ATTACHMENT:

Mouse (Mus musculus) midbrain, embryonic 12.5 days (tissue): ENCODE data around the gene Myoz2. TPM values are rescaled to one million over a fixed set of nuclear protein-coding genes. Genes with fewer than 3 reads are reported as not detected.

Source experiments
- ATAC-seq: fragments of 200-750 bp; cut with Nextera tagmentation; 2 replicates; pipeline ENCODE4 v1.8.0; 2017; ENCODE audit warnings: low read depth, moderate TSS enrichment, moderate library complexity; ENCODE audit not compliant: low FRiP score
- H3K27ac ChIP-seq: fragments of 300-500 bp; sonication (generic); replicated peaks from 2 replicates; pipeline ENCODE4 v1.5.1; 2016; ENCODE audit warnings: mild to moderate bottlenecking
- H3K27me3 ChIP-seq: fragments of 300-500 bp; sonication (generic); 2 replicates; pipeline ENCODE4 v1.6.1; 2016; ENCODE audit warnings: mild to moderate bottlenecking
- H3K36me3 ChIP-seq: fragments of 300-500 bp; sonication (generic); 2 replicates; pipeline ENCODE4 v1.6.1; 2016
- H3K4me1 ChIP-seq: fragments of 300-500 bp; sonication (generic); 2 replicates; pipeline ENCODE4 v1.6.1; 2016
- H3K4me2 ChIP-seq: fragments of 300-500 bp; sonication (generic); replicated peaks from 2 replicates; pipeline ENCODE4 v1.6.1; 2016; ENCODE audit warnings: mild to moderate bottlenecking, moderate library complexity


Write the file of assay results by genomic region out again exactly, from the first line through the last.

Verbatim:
Mouse (Mus musculus) midbrain, embryonic 12.5 days (tissue): ENCODE data around the gene Myoz2. TPM values are rescaled to one million over a fixed set of nuclear protein-coding genes. Genes with fewer than 3 reads are reported as not detected.

Source experiments
- ATAC-seq: fragments of 200-750 bp; cut with Nextera tagmentation; 2 replicates; pipeline ENCODE4 v1.8.0; 2017; ENCODE audit warnings: low read depth, moderate TSS enrichment, moderate library complexity; ENCODE audit not compliant: low FRiP score
- H3K27ac ChIP-seq: fragments of 300-500 bp; sonication (generic); replicated peaks from 2 replicates; pipeline ENCODE4 v1.5.1; 2016; ENCODE audit warnings: mild to moderate bottlenecking
- H3K27me3 ChIP-seq: fragments of 300-500 bp; sonication (generic); 2 replicates; pipeline ENCODE4 v1.6.1; 2016; ENCODE audit warnings: mild to moderate bottlenecking
- H3K36me3 ChIP-seq: fragments of 300-500 bp; sonication (generic); 2 replicates; pipeline ENCODE4 v1.6.1; 2016
- H3K4me1 ChIP-seq: fragments of 300-500 bp; sonication (generic); 2 replicates; pipeline ENCODE4 v1.6.1; 2016
- H3K4me2 ChIP-seq: fragments of 300-500 bp; sonication (generic); replicated peaks from 2 replicates; pipeline ENCODE4 v1.6.1; 2016; ENCODE audit warnings: mild to moderate bottlenecking, moderate library complexity